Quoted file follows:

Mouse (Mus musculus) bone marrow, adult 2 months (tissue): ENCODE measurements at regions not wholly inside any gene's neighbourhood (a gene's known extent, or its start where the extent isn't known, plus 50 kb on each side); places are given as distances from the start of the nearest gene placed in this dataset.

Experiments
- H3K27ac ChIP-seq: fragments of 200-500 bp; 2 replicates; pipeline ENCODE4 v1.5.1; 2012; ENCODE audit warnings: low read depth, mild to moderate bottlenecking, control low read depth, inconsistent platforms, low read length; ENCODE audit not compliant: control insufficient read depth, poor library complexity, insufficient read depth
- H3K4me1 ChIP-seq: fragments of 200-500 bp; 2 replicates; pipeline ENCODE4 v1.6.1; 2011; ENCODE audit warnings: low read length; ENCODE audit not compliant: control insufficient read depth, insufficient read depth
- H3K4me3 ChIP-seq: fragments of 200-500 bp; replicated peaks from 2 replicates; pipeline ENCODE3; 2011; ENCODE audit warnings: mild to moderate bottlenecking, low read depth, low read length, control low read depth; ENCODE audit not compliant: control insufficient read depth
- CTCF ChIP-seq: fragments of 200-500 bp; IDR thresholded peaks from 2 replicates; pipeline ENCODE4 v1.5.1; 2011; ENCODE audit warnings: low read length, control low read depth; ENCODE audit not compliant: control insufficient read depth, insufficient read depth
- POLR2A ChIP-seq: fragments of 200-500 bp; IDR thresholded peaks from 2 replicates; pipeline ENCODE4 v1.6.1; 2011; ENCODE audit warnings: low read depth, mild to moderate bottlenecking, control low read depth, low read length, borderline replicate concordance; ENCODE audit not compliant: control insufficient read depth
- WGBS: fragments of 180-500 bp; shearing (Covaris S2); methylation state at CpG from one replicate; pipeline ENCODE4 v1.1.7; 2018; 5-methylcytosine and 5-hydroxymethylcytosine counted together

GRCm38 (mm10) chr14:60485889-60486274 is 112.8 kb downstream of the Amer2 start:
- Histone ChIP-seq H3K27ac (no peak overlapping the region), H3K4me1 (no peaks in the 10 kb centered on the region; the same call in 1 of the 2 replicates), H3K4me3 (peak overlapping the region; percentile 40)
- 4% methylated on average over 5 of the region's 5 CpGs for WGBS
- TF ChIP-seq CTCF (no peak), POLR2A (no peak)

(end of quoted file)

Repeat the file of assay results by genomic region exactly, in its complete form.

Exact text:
Mouse (Mus musculus) bone marrow, adult 2 months (tissue): ENCODE measurements at regions not wholly inside any gene's neighbourhood (a gene's known extent, or its start where the extent isn't known, plus 50 kb on each side); places are given as distances from the start of the nearest gene placed in this dataset.

Experiments
- H3K27ac ChIP-seq: fragments of 200-500 bp; 2 replicates; pipeline ENCODE4 v1.5.1; 2012; ENCODE audit warnings: low read depth, mild to moderate bottlenecking, control low read depth, inconsistent platforms, low read length; ENCODE audit not compliant: control insufficient read depth, poor library complexity, insufficient read depth
- H3K4me1 ChIP-seq: fragments of 200-500 bp; 2 replicates; pipeline ENCODE4 v1.6.1; 2011; ENCODE audit warnings: low read length; ENCODE audit not compliant: control insufficient read depth, insufficient read depth
- H3K4me3 ChIP-seq: fragments of 200-500 bp; replicated peaks from 2 replicates; pipeline ENCODE3; 2011; ENCODE audit warnings: mild to moderate bottlenecking, low read depth, low read length, control low read depth; ENCODE audit not compliant: control insufficient read depth
- CTCF ChIP-seq: fragments of 200-500 bp; IDR thresholded peaks from 2 replicates; pipeline ENCODE4 v1.5.1; 2011; ENCODE audit warnings: low read length, control low read depth; ENCODE audit not compliant: control insufficient read depth, insufficient read depth
- POLR2A ChIP-seq: fragments of 200-500 bp; IDR thresholded peaks from 2 replicates; pipeline ENCODE4 v1.6.1; 2011; ENCODE audit warnings: low read depth, mild to moderate bottlenecking, control low read depth, low read length, borderline replicate concordance; ENCODE audit not compliant: control insufficient read depth
- WGBS: fragments of 180-500 bp; shearing (Covaris S2); methylation state at CpG from one replicate; pipeline ENCODE4 v1.1.7; 2018; 5-methylcytosine and 5-hydroxymethylcytosine counted together

GRCm38 (mm10) chr14:60485889-60486274 is 112.8 kb downstream of the Amer2 start:
- Histone ChIP-seq H3K27ac (no peak overlapping the region), H3K4me1 (no peaks in the 10 kb centered on the region; the same call in 1 of the 2 replicates), H3K4me3 (peak overlapping the region; percentile 40)
- 4% methylated on average over 5 of the region's 5 CpGs for WGBS
- TF ChIP-seq CTCF (no peak), POLR2A (no peak)